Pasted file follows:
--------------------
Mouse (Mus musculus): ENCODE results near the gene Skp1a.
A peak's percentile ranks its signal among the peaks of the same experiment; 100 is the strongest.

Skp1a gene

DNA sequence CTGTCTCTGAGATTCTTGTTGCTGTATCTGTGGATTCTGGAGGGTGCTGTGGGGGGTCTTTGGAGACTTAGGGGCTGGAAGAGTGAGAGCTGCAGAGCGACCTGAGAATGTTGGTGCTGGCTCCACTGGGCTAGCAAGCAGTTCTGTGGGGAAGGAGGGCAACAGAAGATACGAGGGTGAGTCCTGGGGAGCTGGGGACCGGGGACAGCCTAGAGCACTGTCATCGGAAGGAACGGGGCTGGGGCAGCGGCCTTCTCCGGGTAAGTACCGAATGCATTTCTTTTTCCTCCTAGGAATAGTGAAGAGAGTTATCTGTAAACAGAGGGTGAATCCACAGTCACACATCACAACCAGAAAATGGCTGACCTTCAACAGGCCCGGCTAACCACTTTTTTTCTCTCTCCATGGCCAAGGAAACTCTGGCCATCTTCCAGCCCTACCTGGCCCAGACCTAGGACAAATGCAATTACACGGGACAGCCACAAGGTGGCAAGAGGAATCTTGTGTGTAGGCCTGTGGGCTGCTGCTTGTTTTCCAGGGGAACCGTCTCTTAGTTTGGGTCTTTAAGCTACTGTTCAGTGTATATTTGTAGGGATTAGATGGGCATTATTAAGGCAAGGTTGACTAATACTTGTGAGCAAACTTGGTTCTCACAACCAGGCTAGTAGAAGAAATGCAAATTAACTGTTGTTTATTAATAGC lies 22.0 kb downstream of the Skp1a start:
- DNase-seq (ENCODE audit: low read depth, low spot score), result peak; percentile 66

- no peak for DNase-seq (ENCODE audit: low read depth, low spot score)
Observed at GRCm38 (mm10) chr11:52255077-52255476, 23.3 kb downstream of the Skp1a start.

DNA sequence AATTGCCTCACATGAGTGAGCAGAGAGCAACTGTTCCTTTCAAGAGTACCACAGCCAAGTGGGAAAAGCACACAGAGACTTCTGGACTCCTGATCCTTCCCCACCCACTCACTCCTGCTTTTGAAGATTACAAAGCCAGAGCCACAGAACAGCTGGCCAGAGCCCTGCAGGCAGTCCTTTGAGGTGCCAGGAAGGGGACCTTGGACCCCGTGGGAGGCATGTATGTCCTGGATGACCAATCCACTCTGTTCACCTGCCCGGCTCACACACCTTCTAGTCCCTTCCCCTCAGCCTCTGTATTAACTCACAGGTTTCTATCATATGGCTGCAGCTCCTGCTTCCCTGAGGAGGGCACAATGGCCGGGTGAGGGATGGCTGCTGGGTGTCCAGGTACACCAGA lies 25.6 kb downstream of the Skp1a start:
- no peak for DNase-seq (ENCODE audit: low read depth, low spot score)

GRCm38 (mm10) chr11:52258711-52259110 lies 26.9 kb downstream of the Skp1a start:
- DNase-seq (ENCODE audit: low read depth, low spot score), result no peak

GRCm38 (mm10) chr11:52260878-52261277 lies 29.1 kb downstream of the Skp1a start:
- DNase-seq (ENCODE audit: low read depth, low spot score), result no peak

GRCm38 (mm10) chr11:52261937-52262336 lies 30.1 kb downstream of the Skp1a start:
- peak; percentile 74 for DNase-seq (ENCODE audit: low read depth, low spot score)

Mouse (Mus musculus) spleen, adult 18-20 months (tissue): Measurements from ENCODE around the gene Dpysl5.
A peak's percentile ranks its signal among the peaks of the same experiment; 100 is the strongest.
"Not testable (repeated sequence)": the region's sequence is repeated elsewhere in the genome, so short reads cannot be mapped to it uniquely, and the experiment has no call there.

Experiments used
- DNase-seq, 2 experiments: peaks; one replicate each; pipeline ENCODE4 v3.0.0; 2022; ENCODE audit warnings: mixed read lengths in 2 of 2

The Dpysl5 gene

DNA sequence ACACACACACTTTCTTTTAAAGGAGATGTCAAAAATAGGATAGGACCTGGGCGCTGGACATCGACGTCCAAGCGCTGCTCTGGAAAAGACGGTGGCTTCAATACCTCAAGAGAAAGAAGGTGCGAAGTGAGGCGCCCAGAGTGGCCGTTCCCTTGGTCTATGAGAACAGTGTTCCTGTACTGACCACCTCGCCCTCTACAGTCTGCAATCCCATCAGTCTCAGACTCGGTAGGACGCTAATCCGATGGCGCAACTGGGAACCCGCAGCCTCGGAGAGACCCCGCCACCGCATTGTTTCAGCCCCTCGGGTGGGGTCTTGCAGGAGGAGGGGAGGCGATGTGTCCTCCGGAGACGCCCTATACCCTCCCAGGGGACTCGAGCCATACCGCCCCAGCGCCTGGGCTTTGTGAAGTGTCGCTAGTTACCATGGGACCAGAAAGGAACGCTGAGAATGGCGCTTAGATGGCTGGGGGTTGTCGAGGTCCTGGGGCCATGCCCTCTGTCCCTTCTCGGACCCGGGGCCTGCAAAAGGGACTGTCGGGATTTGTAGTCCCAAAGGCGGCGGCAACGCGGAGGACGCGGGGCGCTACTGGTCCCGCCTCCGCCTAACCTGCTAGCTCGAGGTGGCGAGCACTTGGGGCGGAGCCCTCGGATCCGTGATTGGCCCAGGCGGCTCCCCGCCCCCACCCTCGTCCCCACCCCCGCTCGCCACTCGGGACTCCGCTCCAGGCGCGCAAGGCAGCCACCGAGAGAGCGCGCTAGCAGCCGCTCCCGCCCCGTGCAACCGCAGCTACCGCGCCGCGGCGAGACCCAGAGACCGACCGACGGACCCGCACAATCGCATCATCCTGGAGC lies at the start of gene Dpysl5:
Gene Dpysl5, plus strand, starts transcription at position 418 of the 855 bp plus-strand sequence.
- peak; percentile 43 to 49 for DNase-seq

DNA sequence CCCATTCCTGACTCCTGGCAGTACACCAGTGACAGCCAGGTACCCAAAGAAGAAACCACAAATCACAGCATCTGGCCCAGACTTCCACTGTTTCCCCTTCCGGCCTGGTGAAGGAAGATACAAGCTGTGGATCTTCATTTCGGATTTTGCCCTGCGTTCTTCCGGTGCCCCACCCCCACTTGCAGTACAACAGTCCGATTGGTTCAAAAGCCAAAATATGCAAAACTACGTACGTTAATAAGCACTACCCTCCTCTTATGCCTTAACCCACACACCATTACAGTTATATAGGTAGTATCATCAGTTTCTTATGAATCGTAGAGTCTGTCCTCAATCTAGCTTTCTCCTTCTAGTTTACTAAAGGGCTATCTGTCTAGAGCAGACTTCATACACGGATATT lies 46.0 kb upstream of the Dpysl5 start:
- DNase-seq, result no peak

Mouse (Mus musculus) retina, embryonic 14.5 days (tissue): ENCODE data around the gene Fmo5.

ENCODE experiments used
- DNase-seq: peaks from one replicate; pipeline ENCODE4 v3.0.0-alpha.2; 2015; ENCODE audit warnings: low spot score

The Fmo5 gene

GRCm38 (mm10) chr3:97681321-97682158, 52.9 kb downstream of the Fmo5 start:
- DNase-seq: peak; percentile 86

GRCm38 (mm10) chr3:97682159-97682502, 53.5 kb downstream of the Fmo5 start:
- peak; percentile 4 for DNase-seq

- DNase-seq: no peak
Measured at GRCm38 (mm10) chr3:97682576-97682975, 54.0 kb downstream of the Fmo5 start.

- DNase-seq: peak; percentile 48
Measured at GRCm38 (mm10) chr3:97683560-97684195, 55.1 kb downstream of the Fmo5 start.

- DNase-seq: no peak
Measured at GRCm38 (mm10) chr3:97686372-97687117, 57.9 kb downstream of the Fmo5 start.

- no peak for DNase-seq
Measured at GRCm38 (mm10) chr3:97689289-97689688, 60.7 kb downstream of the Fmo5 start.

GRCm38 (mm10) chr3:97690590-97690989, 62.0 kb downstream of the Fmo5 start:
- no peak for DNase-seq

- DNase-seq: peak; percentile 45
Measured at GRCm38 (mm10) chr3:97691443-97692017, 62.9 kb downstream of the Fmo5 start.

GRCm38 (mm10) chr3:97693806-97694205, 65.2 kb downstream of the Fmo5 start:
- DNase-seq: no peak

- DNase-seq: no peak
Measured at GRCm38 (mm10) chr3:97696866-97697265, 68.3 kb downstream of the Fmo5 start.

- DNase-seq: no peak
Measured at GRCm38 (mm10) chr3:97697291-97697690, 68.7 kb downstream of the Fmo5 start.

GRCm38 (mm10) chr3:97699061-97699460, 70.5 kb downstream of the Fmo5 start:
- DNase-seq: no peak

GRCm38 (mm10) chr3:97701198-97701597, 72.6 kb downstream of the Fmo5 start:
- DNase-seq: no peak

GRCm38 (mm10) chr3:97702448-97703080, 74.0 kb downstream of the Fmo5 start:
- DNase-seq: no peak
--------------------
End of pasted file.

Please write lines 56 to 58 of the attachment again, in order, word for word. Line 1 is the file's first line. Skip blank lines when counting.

- DNase-seq: no peak

GRCm38 (mm10) chr3:97702448-97703080, 74.0 kb downstream of the Fmo5 start:
- DNase-seq: no peak